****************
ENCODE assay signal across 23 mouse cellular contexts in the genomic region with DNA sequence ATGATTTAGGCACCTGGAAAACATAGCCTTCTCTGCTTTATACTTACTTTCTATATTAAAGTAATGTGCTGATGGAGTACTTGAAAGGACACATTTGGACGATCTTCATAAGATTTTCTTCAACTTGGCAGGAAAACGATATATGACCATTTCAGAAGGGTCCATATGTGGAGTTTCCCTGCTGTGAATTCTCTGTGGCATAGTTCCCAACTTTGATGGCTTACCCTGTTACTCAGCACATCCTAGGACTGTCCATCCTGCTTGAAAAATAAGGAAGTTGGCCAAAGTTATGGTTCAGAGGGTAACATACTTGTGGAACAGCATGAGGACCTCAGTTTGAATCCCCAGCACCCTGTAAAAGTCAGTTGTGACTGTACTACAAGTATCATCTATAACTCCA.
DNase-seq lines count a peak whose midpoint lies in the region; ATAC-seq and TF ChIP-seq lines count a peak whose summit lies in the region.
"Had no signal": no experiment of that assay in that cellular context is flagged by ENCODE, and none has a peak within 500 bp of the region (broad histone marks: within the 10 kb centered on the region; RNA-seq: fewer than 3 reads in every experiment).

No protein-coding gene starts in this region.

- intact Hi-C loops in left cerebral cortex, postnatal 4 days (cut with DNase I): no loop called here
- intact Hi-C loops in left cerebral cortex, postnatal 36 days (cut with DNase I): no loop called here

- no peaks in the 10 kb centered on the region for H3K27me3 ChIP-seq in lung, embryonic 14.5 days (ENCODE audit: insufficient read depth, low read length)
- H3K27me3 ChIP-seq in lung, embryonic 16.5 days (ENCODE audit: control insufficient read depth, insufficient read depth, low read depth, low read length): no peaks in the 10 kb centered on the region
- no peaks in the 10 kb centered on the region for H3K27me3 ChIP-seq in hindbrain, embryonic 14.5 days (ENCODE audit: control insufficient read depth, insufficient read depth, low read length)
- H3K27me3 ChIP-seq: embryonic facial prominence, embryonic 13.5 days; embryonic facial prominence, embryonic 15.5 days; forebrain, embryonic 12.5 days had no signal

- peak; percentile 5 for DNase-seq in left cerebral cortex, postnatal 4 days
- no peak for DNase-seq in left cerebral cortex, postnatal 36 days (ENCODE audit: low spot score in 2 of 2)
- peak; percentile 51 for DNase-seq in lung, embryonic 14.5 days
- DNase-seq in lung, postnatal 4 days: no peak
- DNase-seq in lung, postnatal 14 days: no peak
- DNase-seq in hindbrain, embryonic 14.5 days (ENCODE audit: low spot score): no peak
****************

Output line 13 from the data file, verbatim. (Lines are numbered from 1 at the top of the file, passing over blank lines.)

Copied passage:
- peak; percentile 51 for DNase-seq in lung, embryonic 14.5 days